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Government Bonds: Understanding Who Is Protected Under the Miller Act and Little Miller Acts




Getting a government contract is a big deal. It usually means that you have a track record of hard work and of getting things done. It means that you have carefully prepared your bid, that you have undertaken to understand every aspect of the job, and have presented a great case for why you should get the contract. Obtaining a government contract is a testament to your skills. It’s a lot like winning the lottery, if the lottery was won by skill and determination — if not blind luck.

As any lottery winner can tell you, though, there are a lot of downsides to winning. Distant fourth-cousins come out of the woodwork with great investment opportunities. You suddenly start getting a lot more unwelcome friend requests. The contracting analogue is distant contractors trying to get payment out of you for the job, using the Miller Act. Understanding the federal Miller Act, and the statewide Little Miller Acts, is the best way to protect yourself from unnecessary payments.

Washington DC

There’s a lot of Federal work around the country, and understanding the surety laws that govern it is crucial.
Image Source: Wikimedia Commons

Understanding the Miller Act

The Miller Act is a federal law governing contractors. For any awarded bid over $100,000, a contractor is required to have not just a performance bond, but also a payment bond. This ensures that subcontractors will be paid. Any outstanding payment issues come through the surety and not the government. This frees the government from costly and time-consuming litigation. It is a way of protecting taxpayers from unfortunate cases of negligence.

These are needed because, by law, liens cannot be attached to government buildings. This makes sense because, in theory, they are owned by taxpayers and the citizenry of the United States. Thus, the Miller Acts were passed to prevent corruption and double-dealing that could arise from this loophole.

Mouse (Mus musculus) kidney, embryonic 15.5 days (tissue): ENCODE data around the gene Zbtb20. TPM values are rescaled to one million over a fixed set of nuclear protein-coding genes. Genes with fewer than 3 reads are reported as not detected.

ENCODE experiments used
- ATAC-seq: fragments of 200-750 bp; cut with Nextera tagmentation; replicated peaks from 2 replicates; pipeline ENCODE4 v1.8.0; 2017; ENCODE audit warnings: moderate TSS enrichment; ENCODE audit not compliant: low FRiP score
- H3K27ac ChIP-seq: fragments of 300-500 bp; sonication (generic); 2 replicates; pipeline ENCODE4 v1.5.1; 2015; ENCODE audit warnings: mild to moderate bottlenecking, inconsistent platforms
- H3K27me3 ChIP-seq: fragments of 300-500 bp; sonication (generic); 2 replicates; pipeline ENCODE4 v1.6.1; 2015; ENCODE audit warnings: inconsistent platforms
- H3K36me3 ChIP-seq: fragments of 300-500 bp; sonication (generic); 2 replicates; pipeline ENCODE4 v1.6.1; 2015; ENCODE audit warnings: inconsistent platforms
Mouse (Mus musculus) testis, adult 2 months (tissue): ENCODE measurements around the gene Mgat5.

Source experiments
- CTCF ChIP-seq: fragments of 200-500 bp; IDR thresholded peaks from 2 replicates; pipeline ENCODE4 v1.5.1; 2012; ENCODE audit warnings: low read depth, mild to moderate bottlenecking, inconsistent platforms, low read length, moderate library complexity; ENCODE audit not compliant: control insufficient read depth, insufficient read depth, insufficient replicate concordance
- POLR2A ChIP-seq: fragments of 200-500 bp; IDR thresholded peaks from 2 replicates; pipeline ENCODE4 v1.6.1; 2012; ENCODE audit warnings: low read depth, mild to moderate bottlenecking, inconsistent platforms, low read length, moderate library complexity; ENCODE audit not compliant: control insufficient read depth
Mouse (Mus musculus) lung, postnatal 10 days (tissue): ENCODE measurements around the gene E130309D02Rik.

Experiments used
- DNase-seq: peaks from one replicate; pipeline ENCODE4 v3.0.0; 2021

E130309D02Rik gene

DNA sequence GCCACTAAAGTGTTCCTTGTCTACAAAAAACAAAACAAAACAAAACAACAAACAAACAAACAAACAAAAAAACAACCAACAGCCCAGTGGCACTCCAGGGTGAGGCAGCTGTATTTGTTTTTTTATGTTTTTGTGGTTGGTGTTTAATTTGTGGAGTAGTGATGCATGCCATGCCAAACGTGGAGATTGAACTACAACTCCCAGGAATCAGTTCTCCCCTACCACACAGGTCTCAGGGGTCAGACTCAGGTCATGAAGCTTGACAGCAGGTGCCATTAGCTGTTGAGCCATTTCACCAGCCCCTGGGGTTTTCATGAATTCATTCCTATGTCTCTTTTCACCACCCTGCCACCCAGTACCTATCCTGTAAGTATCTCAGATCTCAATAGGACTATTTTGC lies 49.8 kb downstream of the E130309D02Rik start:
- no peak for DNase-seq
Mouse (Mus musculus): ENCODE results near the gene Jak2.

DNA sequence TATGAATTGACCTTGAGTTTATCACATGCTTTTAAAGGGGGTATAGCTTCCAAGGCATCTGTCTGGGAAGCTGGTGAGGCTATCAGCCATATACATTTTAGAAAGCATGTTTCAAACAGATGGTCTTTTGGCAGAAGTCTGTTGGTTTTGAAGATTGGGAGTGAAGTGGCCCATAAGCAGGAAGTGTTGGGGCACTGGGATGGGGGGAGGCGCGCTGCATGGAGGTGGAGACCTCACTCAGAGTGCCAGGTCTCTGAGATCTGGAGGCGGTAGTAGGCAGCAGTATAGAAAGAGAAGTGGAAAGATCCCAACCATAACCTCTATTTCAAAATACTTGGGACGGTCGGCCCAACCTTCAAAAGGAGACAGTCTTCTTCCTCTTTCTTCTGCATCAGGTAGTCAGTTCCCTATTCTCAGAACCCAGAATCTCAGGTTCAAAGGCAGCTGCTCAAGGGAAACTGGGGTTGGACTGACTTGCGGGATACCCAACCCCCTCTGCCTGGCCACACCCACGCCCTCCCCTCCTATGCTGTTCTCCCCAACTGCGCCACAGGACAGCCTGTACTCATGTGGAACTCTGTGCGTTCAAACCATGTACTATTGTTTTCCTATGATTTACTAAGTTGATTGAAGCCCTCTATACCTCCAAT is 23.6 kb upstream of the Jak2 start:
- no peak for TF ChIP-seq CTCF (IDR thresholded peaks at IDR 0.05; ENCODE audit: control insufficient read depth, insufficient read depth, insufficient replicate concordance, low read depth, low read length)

The Little Miller Acts (which, weirdly, aren’t known as “Miller Lite Acts”) are state-based and vary in their particulars. Some states require all government work to come with payment bonds, and others have monetary stipulations (some of which, like Indiana, have an even higher threshold than the Federal Government). Knowing what state has what requirement is obviously the first step in applying for any bid.

Regardless of what level this is at, the Miller Acts are known as “the subcontractors’ friend.” After all, if you are a subcontractor or a supplier, you have recourse to action in the case of a missed payment. Even if the principal contractor defaults, you have the right the get your payment out of the bond.

Subcontractors, of course, should know this going in, but if you are unsure of whether or not the contractor had a contract obliging a payment bond, you can contact the GSA to find out any public information.

Who Is and Who Isn’t Protected

Of course, as we said, we’ve seen distant subs and suppliers come out of the woodwork trying to make claims on the Miller Act. It’s understandable and part of human nature: you start at the top. But not everyone is covered under these statutes. They don’t extend into infinity and are actually fairly limited. Here is a list of who can claim coverage.

  • First-tier subcontractors (those who contracted directly with the principle)
  • Second-tier subcontractors (those who contracted with the first-tier)
  • First-tier suppliers (those who contracted with the principle)
  • Second-tier suppliers (those who contracted with first-tier subs)

As you can see, the chain is short, especially for suppliers. If a supplier contracts with a first-tier supplier, they are not protected. Third-tier contractors are not protected, either. This is deliberately short so that people aren’t disincentivized from pursuing government contracts. There is also, on the federal level (though it varies again within states), a one-year statute of limitations. To continue the lottery analogy, this is to stop everyone past first-cousins from asking you for money, and even your brother-in-law only has a year to get his act together.

Government bids are, in theory at least, all about transparency. In this sense, the Miller Act serves two functions. It allows for subcontractors to be protected by making their rights in the situation very clear, even with unusual laws regarding government property, and it protects the contractor by putting a strict limit on what can be claimed against them. The goal is to help make the process function efficiently for everyone involved.

Getting the contract requires the backing of a strong Surety company with a reputation you can depend on. Contact Surety1 today for a quick and fair bonding process that’ll get you to work.




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